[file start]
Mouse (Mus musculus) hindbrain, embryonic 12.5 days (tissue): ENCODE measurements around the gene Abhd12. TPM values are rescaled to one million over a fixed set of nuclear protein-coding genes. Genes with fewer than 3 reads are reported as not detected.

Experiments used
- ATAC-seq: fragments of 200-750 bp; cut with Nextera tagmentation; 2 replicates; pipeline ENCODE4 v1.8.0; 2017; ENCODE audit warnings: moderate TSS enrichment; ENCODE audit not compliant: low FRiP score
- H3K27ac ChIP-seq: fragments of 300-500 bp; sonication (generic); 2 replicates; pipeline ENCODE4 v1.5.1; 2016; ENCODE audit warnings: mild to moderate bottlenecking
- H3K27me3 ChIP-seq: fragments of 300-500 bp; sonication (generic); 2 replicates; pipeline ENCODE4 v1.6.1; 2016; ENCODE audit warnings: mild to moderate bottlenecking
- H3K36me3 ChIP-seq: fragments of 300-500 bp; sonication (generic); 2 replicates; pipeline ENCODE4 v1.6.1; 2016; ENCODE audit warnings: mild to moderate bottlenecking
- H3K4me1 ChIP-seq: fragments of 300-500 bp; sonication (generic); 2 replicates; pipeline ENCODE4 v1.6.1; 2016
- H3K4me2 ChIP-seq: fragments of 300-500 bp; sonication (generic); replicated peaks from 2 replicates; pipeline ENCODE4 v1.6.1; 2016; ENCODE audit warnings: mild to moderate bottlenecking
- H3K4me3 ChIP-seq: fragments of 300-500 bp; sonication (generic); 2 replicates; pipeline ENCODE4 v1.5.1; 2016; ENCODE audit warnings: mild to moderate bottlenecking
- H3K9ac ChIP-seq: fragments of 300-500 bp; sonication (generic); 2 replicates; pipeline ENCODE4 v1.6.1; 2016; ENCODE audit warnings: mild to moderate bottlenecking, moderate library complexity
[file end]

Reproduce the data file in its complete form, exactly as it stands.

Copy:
Mouse (Mus musculus) hindbrain, embryonic 12.5 days (tissue): ENCODE measurements around the gene Abhd12. TPM values are rescaled to one million over a fixed set of nuclear protein-coding genes. Genes with fewer than 3 reads are reported as not detected.

Experiments used
- ATAC-seq: fragments of 200-750 bp; cut with Nextera tagmentation; 2 replicates; pipeline ENCODE4 v1.8.0; 2017; ENCODE audit warnings: moderate TSS enrichment; ENCODE audit not compliant: low FRiP score
- H3K27ac ChIP-seq: fragments of 300-500 bp; sonication (generic); 2 replicates; pipeline ENCODE4 v1.5.1; 2016; ENCODE audit warnings: mild to moderate bottlenecking
- H3K27me3 ChIP-seq: fragments of 300-500 bp; sonication (generic); 2 replicates; pipeline ENCODE4 v1.6.1; 2016; ENCODE audit warnings: mild to moderate bottlenecking
- H3K36me3 ChIP-seq: fragments of 300-500 bp; sonication (generic); 2 replicates; pipeline ENCODE4 v1.6.1; 2016; ENCODE audit warnings: mild to moderate bottlenecking
- H3K4me1 ChIP-seq: fragments of 300-500 bp; sonication (generic); 2 replicates; pipeline ENCODE4 v1.6.1; 2016
- H3K4me2 ChIP-seq: fragments of 300-500 bp; sonication (generic); replicated peaks from 2 replicates; pipeline ENCODE4 v1.6.1; 2016; ENCODE audit warnings: mild to moderate bottlenecking
- H3K4me3 ChIP-seq: fragments of 300-500 bp; sonication (generic); 2 replicates; pipeline ENCODE4 v1.5.1; 2016; ENCODE audit warnings: mild to moderate bottlenecking
- H3K9ac ChIP-seq: fragments of 300-500 bp; sonication (generic); 2 replicates; pipeline ENCODE4 v1.6.1; 2016; ENCODE audit warnings: mild to moderate bottlenecking, moderate library complexity